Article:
The district judge concluded that the clause authorizing the Committee " [t]o construe the Plan" led to deferential review under Firestone Tire & Rubber Co. v. Bruch, 489 U.S. 101, 111, 109 S. Ct. 948, 954, 103 L. Ed. 2d 80 (1989). See also, e.g., Foster McGaw Hospital v. Building Material Chauffeurs Welfare Fund, 925 F.2d 1023 (7th Cir. 1991); Fuller v. CBT Corp., 905 F.2d 1055, 1058 (7th Cir. 1990); Exbom v. Central States Health & Welfare Fund, 900 F.2d 1138, 1141-42 (7th Cir. 1990). According to the court, § 1(a) (2) tolerates a reading under which the provisos refer to the one-year extension in § 1(a) (2) (ii) but not to the events listed in § 1(a) (2) (i).
Plaintiffs seek de novo rather than deferential review, giving two reasons: first, the delegation to Strong is invalid; second, the Pension Committee, made up exclusively of officers of EAHC, was "interested" in the outcome and hence should not be trusted. Neither persuades. Delegation of initial decision-making is common, essential, and lawful. See 29 U.S.C. § 1105(c) (1); Willett v. Blue Cross, 953 F.2d 1335, 1340 (11th Cir. 1992). Plans often hire specialists to evaluate claims of disability. E.g., Halpin v. W.W. Grainger, Inc., 962 F.2d 685 (7th Cir. 1992); Pokratz v. Jones Dairy Farm, 771 F.2d 206 (7th Cir. 1985). This Plan, in particular, authorizes delegation. Review by the administrative committee satisfies both ERISA's and the Plan's requirements. Two plaintiffs initiated such review but did not follow up; the others did not even seek review; ERISA does not require a plan to review initial decisions unbidden.
As for the "interest" of the Pension Committee: we need not decide how the sliding scale of cases such as Van Boxel v. Journal Co. Employees' Pension Trust, 836 F.2d 1048 (7th Cir. 1987), applies in light of Firestone, because Strong and other members of this Plan's administrative committee were not interested in the outcome. Van Boxel and like cases deal with unfunded welfare plans. Managers on the committee may be tempted to exercise discretion in favor of their employer's balance sheet. Racine Steel's pension plan, by contrast, was a defined-benefit plan funded in advance. The company's contractual obligation to pay specified amounts was unaffected by the possibility that some employees would "creep in" to vesting. That decision could affect the allocation of benefits among employees but would not have called for additional contributions from the employer. As things turned out, EAHC topped up the fund before termination in order to avoid a process by which the PBGC would do so and then try to collect from EAHC. Yet plaintiffs do not argue that the money used for this purpose otherwise would have ended in the pockets of Strong or the other members of the Committee. All four were coming to the end of their employment with EAHC and could not have sought to promote their advancement by being stingy. There is correspondingly no reason to treat Strong's conclusions with suspicion.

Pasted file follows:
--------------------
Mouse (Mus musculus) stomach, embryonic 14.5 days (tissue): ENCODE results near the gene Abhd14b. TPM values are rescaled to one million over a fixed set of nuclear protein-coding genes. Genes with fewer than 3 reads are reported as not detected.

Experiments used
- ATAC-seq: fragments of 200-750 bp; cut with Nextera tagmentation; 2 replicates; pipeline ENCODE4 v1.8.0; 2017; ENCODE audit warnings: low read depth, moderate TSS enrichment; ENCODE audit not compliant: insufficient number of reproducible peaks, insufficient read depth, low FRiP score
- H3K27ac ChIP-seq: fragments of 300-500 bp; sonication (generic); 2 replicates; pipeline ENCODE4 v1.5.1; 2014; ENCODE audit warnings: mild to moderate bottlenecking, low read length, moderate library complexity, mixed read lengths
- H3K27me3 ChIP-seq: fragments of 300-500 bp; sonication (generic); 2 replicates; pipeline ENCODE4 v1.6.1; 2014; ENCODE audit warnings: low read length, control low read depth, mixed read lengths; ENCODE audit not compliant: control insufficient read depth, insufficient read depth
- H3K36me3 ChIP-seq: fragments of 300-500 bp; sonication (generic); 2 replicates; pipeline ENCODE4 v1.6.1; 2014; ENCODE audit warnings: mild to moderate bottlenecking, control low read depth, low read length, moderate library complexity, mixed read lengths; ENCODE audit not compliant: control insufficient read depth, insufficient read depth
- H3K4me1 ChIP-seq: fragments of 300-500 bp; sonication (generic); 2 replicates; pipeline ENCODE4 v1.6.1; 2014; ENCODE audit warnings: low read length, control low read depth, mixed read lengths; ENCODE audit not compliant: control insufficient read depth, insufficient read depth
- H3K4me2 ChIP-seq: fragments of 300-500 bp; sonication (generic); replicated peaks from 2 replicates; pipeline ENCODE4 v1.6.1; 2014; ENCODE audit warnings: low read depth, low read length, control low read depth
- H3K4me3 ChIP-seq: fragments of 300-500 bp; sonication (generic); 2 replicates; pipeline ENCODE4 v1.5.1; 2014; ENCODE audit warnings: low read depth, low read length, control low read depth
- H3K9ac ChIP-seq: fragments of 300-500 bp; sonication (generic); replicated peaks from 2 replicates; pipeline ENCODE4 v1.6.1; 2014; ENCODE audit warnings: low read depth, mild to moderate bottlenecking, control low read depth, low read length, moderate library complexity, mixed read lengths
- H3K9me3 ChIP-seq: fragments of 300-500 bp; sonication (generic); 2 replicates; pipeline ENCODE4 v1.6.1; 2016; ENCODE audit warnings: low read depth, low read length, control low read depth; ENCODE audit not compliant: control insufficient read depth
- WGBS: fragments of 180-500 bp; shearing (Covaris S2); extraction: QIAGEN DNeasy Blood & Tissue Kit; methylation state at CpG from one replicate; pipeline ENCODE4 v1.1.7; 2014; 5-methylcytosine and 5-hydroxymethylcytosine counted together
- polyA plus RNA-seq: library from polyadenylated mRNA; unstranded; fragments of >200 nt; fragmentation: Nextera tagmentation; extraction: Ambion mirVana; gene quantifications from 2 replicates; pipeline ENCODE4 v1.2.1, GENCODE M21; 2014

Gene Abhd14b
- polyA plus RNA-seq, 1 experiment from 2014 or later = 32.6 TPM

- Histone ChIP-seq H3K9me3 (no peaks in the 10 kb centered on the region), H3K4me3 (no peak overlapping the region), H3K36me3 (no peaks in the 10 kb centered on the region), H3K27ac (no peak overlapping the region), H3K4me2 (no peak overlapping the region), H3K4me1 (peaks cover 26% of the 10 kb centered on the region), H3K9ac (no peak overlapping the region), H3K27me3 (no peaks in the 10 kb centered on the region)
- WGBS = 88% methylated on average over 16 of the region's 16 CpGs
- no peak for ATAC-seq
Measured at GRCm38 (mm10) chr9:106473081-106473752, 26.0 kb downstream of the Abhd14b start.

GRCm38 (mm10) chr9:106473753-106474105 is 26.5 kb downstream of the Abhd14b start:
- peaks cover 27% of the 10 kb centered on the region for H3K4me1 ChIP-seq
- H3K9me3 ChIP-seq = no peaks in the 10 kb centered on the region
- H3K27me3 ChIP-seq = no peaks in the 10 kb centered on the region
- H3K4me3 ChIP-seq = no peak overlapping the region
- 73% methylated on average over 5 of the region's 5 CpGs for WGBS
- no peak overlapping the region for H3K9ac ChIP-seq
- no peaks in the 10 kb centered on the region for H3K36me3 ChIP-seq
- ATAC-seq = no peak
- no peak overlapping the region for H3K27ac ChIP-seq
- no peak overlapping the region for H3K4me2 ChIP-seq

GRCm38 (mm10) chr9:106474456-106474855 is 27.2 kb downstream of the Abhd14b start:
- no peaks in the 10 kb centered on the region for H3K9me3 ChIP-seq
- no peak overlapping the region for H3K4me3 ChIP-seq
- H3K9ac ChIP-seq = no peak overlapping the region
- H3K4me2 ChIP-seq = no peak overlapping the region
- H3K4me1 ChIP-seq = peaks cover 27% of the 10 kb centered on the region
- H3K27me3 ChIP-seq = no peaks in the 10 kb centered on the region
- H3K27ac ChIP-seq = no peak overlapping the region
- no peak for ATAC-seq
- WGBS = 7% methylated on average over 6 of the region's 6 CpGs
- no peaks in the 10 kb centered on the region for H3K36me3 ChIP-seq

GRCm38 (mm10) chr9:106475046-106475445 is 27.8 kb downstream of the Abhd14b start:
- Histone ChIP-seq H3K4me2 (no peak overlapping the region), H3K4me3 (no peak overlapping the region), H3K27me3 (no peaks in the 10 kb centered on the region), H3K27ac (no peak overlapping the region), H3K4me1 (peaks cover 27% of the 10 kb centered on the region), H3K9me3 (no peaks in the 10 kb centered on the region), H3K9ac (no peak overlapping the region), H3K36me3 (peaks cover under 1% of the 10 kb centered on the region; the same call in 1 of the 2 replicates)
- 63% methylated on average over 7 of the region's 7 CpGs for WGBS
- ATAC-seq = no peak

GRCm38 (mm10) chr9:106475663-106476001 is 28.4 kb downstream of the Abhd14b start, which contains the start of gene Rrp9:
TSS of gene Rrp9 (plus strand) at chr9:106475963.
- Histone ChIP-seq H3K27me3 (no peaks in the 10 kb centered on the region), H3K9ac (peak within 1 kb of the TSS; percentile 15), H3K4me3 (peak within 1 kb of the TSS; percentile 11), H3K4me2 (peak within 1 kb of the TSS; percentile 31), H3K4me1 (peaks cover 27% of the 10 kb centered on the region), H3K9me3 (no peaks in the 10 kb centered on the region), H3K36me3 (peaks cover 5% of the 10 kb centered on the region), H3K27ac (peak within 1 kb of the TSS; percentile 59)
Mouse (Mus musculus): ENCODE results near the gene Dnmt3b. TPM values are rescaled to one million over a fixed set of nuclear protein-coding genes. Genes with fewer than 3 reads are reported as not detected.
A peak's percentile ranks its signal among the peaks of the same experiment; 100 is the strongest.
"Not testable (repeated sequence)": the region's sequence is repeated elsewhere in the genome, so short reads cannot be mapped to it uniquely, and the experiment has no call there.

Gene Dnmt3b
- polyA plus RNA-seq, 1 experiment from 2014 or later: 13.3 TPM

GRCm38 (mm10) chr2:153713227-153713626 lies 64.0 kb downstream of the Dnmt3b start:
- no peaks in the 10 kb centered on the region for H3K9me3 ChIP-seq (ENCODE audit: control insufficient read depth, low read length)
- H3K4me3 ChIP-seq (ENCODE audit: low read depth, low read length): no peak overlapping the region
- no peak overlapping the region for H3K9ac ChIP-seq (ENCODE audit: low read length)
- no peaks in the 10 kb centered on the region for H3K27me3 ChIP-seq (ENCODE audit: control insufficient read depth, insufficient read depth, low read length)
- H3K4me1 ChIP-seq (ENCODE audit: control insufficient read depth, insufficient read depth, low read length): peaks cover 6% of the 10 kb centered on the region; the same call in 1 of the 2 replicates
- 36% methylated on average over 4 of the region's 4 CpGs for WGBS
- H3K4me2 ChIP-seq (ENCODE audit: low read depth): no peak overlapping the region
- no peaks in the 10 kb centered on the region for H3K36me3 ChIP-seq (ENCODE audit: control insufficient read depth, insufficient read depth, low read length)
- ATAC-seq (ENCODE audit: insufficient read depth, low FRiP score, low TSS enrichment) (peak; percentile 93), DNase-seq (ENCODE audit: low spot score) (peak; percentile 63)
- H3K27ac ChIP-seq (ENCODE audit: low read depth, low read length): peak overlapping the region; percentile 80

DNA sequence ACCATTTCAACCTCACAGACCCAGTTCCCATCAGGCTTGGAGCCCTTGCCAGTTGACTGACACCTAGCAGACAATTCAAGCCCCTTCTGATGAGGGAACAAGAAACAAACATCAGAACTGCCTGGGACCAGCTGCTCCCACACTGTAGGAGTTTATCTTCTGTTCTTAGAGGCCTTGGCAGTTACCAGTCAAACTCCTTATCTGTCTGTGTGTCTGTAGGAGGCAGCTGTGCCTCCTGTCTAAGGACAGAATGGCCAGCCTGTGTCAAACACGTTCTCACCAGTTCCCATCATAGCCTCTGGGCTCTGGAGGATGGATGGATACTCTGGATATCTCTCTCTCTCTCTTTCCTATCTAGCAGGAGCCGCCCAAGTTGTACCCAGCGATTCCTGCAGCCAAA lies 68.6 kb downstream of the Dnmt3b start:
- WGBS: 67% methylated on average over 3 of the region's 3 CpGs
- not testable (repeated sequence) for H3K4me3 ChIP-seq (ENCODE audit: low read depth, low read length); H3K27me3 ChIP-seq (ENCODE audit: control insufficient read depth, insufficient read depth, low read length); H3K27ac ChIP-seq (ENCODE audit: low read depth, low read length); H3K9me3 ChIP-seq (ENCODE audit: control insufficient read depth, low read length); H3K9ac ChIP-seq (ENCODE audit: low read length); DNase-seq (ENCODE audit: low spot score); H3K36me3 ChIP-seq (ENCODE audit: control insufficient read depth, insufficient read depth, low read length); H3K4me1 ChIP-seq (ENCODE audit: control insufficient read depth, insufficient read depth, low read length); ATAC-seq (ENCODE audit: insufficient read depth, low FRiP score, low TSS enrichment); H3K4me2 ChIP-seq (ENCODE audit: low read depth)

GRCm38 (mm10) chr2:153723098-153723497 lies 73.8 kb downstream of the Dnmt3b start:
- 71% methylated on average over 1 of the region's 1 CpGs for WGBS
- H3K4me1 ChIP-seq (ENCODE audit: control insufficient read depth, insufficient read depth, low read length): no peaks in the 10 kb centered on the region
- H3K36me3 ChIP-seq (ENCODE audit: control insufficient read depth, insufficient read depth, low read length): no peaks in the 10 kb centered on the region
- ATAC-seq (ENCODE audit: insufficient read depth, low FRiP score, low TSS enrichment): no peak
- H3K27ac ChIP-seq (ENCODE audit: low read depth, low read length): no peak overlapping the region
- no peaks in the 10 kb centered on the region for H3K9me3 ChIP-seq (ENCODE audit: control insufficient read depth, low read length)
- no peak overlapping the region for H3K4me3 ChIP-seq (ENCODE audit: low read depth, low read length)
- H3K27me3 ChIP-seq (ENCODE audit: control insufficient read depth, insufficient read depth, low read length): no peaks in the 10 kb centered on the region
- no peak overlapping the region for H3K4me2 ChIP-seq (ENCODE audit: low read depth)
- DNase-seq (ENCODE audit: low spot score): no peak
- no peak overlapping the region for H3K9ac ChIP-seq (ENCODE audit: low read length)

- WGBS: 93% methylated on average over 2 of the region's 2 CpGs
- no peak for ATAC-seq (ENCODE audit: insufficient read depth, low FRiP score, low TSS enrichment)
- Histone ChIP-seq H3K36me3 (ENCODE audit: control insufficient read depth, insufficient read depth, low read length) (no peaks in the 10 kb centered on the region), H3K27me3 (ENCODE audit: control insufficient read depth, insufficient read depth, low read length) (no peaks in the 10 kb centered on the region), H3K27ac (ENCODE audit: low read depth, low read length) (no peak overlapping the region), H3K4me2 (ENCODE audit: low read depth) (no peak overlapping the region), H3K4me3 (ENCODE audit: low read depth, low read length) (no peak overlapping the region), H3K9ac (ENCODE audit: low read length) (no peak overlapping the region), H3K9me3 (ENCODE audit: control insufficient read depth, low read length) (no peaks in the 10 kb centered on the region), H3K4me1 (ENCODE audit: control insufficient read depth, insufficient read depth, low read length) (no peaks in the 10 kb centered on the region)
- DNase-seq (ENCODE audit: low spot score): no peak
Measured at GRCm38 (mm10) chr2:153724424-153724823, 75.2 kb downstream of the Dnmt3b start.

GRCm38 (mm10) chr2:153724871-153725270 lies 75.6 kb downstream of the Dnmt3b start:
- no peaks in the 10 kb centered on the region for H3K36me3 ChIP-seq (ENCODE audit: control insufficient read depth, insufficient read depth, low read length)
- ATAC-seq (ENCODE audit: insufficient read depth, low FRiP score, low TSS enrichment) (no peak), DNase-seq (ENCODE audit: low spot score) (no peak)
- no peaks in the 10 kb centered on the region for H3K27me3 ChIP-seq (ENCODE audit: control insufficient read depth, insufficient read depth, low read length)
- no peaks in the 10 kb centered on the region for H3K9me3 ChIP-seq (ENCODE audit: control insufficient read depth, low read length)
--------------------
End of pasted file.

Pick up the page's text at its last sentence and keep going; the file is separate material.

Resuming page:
Deferential review leads quickly to judgment for the defendants. Although "the foregoing" in § 1(a) (2) could refer to all of the prior clauses, it makes the most sense as Strong read it. Otherwise resigned, retired, deceased, or fired employees could continue to accrue service credits for as long as five years after they left or died. When rejecting a "creep-in" claim by employees of another firm that closed its doors, this court observed that it would be "nonsensical" to award pension credits to employees let go at the end of a firm's operations. Ooley v. Schwitzer Division, Household Manufacturing Inc., 961 F.2d 1293, 1301 (7th Cir. 1992). Although the terms of the pension plans and collective bargaining agreements in Ooley differ from those we must consider, the principle that pension credit ends with the employer's own existence carries over and is a good reason to limit the provisos to § 1(a) (2) (ii). On April 14, 1987, all of the employees were "discharged or terminated for cause or otherwise", bringing pension accrual to a halt. Indeed, another union recognized the point when demanding (and ultimately receiving) severance pay from an employer that released its staff when selling an unsuccessful plant. Allied Industrial Workers Local 879 v. Chrysler Marine Corp., 819 F.2d 786 (7th Cir. 1987). Employees let go on the sale of an entire plant are not laid off, with a prospect of recall; they are discharged, which sometimes is to their benefit (severance pay and other terminal packages) and sometimes to their detriment. In treating the sale of the plant to B & R Holdings as closing the books on its obligations, the Pension Committee did not exceed the limits of its power " [t]o construe the Plan".